Professor Brendan Hicks

Professor (Biological Sciences)

Qualifications: MSc Auckland, PhD Oregon State

Personal Website:

Research Interests

Quantitative ecology of freshwater fish; otolith microchemistry and fish life histories; lake ecosystem function; stable isotopes in aquatic food webs.

Forest management and fish communities

My doctoral research in the Oregon Coast range was in the fish ecology of forest streams (Book chapters: Hicks et al. 1991, 311 citations; Refereed journal articles: Hicks et al. 1991, 157 citations; Hicks and Hall 2003, 33 citations) and I have capitalised on this experience, resulting in a recent collaboration with Scion and Ph.D. graduation (Brenda Baillie). This research has looked at the role of geomorphology in structuring stream fish populations, especially the contribution of large woody debris. My comprehensive knowledge on this topic has resulted in three invited book chapters (Hicks et al. 1991, Hicks 2002, Hicks et al. 2004). This work has contributed to forest management rules guiding best practice and protection of streams in managed forests.

Ecology of freshwater fish

Stable isotopes of carbon and nitrogen provide signatures through aquatics food webs that determine the trophic base and nutrient flows in stream and lake ecosystems (Journal article: Rounick and Hicks 1985, 61 citations, Book chapter: Hicks et al. 2010). I have produced a number of studies that investigate food web relations streams and lakes, defining the energy sources in pastoral and forested Waikato streams (Journal article: Hicks 1997, 76 citations). My research in Alaska showed the importance of marine-derived nitrogen from spawning coho salmon to their rearing juveniles (Journal article: Hicks et al. 2005, 70 citations), and I stable isotope knowledge contributed to weta ecology (Journal article: Wehi and Hicks 2010). I have used this experience to guide a number of students in the use of stable isotopes (PhD: Blair, Parkyn, Pingram, West; MSc: Blair, Hailes, Klee, McBride, Osborne, Riordan, Watene), and I hold the Directorship of the Waikato Stable Isotope Unit, which is a successful business unit within the Faculty of Science and Engineering (FSE). The operation of this unit permits low-cost analyses of stable isotopes throughout the Faculty and produces a consistent stream of external commercial income.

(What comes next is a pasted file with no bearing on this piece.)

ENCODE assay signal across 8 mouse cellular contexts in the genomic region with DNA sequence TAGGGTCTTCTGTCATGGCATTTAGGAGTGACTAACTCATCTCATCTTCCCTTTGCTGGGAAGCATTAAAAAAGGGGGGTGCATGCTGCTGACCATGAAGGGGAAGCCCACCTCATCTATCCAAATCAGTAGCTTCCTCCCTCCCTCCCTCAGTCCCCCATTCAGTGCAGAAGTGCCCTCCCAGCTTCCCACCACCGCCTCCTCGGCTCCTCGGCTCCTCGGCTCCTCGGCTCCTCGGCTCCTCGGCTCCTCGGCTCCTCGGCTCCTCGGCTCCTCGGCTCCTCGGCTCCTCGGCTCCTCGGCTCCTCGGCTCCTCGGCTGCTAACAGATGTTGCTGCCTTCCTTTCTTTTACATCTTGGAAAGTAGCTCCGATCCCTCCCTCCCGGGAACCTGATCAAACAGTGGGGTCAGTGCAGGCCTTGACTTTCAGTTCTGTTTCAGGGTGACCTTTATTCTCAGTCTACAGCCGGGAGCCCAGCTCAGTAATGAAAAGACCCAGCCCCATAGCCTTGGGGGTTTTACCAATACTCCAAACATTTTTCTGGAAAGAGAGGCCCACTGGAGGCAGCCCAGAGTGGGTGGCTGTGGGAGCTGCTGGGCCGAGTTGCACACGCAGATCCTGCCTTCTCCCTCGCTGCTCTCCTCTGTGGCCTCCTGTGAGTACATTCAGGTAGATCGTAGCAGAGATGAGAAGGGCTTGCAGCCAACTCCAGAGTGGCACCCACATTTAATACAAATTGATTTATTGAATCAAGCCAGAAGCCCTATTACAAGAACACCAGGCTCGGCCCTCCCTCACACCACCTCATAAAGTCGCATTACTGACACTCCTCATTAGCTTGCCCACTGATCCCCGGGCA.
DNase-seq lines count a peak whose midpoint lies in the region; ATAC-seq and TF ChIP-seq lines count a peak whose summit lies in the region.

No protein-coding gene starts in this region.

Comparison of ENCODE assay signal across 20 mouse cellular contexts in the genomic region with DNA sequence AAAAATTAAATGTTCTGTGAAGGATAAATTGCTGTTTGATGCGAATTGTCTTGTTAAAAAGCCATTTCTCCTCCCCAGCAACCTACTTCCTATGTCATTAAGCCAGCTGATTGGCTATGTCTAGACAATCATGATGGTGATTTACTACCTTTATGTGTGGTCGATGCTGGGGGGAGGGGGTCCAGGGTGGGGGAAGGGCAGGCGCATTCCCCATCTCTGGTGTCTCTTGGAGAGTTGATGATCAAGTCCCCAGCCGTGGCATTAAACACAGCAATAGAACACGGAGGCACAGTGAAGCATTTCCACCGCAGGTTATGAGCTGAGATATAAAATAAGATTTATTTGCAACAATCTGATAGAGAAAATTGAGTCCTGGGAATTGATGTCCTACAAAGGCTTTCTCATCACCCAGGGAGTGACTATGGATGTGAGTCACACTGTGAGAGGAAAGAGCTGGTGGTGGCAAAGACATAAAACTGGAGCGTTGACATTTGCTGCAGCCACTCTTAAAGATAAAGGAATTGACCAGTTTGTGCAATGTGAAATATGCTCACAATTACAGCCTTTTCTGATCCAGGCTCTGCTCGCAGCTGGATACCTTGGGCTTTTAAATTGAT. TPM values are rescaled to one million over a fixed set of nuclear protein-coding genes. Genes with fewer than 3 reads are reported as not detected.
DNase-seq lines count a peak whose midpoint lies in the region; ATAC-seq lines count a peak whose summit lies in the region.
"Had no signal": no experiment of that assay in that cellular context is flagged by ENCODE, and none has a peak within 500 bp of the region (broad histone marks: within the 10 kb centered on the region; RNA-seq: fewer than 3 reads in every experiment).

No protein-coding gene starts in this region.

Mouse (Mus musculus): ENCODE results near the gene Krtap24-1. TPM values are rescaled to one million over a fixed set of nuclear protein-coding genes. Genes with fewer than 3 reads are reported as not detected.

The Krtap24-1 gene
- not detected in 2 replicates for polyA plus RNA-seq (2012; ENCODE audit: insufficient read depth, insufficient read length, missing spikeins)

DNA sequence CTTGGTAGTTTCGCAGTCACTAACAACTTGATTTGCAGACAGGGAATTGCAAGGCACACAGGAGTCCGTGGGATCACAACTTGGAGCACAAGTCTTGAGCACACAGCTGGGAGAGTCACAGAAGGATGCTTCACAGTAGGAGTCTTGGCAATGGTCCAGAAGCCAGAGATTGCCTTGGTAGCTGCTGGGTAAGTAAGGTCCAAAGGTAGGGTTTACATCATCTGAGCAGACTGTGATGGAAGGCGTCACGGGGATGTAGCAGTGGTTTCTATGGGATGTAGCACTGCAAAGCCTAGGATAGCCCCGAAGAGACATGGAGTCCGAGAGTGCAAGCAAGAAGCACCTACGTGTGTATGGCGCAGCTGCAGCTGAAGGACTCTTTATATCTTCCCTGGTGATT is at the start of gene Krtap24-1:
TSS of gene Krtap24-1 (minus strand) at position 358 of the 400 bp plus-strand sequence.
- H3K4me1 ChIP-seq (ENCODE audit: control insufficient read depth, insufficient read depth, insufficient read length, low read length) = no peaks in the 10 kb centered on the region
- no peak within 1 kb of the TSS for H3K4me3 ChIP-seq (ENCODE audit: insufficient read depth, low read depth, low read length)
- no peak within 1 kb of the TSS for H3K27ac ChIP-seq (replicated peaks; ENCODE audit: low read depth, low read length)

A metabolic theory of ecology is a cornerstone of understanding the function of fish and aquatic ecosystems. My research in fish ecology has led to the development of temperature-corrected metabolic model for nutrient excretion by carp (Journal article: Morgan and Hicks 2013). I initiated this work and guided postdoctoral researcher Morgan.

Quantitative estimation of fish abundance